Noncovalent interactions such as hydrogen bonding, halogen bonding, π–π stacking, and van der Waals force are the fundamental interactions for molecular recognition and self-assembly of discrete molecules to form crystalline solids.1 These interactions have been widely used in crystal engineering and many aspects of supramolecular chemistry. In particular, the relatively high directionality and strength of hydrogen bonds (up to 40 kJ mol−1) make the prediction and control of molecular orientation in organic solids and discrete coordination complexes feasible.2 Over the past few years, hydrogen bonding (HB) has been utilized for the construction of a new class of potentially porous crystalline materials, named hydrogen-bonded organic frameworks (HOFs), through the self-assembly of pure organic building molecules such as guanidinium and sulfonate groups.3 The extended supramolecular framework architectures of HOFs are generally considered as semi-rigid with high flexibility compared to the frameworks created by strong covalent and coordination bonds like covalent organic frameworks (COFs)4 and metal–organic frameworks (MOFs).5 This is considered as an advantage since guest molecules can be fitted to the highly flexible networks by molecular recognition with supramolecular interactions. This is why research on HOF chemistry has recently been gaining great attention and they are considered as emerging functional materials for a wide range of practical applications such as gas separation, chemical sensing, and proton conduction.6 In comparison to COFs and MOFs, HOF materials also offer a number of unique features such as easy recrystallization, low density, potentially high thermal stability, and straightforward characterization in both solution and solid state.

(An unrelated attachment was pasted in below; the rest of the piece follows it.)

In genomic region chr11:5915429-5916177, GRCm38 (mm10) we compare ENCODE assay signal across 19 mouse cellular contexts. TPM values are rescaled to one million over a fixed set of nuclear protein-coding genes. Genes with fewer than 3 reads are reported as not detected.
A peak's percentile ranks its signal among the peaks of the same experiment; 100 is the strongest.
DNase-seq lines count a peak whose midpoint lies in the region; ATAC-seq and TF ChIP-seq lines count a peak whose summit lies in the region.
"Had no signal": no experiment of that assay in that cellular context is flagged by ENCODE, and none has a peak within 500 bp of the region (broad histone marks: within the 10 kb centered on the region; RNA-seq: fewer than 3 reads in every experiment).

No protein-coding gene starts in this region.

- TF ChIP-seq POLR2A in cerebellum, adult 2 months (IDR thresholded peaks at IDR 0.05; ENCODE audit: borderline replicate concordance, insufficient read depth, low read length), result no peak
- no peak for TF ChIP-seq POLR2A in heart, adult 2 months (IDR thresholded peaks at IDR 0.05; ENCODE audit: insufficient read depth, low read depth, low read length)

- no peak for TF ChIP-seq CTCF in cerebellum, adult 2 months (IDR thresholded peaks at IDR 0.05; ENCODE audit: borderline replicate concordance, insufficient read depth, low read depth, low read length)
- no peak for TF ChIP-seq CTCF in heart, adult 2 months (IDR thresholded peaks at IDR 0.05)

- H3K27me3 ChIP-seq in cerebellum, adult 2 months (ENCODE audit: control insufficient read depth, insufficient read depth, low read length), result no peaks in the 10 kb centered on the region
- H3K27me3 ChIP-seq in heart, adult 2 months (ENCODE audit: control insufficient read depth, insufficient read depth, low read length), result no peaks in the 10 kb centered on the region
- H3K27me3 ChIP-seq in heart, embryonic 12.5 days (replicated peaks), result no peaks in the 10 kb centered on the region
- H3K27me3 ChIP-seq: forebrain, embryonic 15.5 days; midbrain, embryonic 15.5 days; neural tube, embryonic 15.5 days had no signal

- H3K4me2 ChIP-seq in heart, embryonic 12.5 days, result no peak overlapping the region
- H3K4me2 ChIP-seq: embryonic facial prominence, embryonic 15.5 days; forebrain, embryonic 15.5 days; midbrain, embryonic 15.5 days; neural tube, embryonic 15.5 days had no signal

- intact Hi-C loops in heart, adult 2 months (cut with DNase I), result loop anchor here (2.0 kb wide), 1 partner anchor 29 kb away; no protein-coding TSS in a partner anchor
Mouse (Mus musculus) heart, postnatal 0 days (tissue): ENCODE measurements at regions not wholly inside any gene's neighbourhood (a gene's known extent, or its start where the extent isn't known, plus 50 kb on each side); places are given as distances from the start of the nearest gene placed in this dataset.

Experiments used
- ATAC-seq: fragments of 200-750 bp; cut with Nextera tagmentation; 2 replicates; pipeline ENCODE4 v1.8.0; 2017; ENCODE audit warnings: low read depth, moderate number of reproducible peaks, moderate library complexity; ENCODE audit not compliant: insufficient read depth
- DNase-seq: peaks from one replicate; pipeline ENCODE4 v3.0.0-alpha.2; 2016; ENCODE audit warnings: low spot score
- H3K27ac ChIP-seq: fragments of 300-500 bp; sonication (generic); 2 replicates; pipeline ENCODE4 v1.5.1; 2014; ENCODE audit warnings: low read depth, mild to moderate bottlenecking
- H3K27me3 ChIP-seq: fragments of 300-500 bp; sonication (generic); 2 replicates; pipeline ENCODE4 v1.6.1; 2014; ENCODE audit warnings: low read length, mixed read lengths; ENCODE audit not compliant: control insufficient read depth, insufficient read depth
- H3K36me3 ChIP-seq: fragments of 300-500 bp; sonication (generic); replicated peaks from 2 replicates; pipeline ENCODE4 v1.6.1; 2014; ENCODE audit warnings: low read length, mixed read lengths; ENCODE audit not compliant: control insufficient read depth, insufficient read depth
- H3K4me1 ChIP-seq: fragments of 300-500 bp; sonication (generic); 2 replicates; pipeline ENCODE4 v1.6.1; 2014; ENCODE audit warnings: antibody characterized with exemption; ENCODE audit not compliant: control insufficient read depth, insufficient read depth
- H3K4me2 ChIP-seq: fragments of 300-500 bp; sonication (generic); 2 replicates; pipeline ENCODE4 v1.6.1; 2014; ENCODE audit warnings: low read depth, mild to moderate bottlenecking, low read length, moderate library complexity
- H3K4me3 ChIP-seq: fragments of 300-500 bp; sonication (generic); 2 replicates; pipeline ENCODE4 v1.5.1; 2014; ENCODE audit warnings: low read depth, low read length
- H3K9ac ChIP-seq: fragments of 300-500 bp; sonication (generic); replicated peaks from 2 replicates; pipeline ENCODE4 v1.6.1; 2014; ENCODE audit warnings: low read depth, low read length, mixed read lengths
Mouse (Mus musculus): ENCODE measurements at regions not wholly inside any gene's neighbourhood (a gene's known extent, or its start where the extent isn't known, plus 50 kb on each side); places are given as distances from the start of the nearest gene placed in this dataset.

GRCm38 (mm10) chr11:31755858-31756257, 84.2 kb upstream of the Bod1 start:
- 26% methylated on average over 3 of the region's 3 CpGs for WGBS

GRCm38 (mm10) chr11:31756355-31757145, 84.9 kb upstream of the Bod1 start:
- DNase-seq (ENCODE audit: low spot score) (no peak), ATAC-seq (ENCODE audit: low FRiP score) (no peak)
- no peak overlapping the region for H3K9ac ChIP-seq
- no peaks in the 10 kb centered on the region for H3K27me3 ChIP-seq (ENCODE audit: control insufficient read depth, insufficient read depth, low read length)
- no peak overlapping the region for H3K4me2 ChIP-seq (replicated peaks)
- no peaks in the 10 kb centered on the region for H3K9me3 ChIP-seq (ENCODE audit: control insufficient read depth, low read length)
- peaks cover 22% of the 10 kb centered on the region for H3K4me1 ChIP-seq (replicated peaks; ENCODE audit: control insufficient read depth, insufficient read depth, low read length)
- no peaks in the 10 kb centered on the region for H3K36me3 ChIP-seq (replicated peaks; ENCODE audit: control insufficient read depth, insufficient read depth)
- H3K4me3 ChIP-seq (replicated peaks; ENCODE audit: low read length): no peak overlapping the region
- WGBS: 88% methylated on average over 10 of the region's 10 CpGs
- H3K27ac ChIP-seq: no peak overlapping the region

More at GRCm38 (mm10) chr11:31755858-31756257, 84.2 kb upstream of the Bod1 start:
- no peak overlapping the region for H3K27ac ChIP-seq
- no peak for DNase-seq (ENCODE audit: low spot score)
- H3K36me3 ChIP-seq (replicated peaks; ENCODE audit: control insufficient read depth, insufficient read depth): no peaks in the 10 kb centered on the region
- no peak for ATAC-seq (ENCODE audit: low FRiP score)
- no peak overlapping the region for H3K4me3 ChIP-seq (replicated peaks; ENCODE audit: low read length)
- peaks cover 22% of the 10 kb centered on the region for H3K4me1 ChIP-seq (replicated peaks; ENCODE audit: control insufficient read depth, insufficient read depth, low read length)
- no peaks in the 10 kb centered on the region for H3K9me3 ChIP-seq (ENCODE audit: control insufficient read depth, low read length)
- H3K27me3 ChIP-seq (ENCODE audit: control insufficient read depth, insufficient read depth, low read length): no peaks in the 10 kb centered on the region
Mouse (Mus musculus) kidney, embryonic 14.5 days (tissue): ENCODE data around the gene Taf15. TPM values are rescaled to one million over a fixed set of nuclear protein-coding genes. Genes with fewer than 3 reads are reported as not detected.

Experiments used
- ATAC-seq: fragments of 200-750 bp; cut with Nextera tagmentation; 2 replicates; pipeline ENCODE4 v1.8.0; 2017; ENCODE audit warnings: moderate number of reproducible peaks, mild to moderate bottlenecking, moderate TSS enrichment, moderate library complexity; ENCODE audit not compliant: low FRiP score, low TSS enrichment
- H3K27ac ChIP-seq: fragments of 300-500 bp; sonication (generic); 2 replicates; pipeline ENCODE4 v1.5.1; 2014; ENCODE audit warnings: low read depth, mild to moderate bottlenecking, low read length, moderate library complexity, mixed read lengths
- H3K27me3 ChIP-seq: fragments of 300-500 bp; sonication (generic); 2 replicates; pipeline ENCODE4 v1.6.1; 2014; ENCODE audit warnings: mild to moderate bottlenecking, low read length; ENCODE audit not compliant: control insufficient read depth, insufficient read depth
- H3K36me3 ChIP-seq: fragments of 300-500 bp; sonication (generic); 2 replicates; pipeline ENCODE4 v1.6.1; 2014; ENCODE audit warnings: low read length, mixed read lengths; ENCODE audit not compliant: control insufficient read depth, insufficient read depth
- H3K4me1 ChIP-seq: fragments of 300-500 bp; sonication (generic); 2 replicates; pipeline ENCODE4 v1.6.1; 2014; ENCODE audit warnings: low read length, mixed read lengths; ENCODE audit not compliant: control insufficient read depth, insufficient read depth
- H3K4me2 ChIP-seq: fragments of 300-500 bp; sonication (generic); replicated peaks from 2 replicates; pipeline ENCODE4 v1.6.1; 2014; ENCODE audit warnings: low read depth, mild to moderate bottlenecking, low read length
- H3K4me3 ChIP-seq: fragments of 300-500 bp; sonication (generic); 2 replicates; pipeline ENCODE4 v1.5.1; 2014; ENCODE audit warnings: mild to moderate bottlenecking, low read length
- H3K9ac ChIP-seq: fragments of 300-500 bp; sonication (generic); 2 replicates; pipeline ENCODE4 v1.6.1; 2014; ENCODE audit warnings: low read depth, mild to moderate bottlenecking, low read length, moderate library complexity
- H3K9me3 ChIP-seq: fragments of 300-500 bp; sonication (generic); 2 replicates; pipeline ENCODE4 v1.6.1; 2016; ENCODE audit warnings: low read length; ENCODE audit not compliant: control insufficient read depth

Halogen bonding (XB) occurs between a nucleophile and the σ-hole of a polarized halogen atom.7 This kind of intermolecular interaction is highly directional and the interaction energies are comparable to HB in which the strength of XB increases in the order F ≪ Cl < Br < I.8 Over the last few decades, XB has appeared as a promising crystal engineering tool in the design and synthesis of new functional supramolecular materials including the so-called halogen-bonded organic frameworks (XBOFs).9 In this regard, the most commonly used di-, inter-, and pseudohalogens are known as good halogen bond donors to achieve controlled assembly with halide and aromatic amines as halogen bond acceptors, providing potential applications in ion recognition and light-responsive materials.10 Related to XB, the so-called halogen–π bond is also an attractive intermolecular interaction between the σ-hole of a highly polarized halogen atom and electron-rich aromatic π-systems.11 The interaction energy of halogen–π interactions is about 50–60% in comparison to the strength of a hydrogen bond.12 Thus, such interactions are also important and should have a strong effect on the packing and the physical properties of crystalline solids. Intermolecular bonding interactions among molecular organic building blocks in HOFs and XBOFs are much weaker than coordination and covalent bonds in COFs. The control of the organization of the supramolecular arrangement and the accurate prediction of functional properties such as porosities of the resultant supramolecular networks are still very challenging tasks. Furthermore, it is still also very challenging to stabilize HOF and XBOF materials, in which most of the frameworks exhibit an irreversible structural change after the loss of guest molecules or the frameworks collapse during the activations.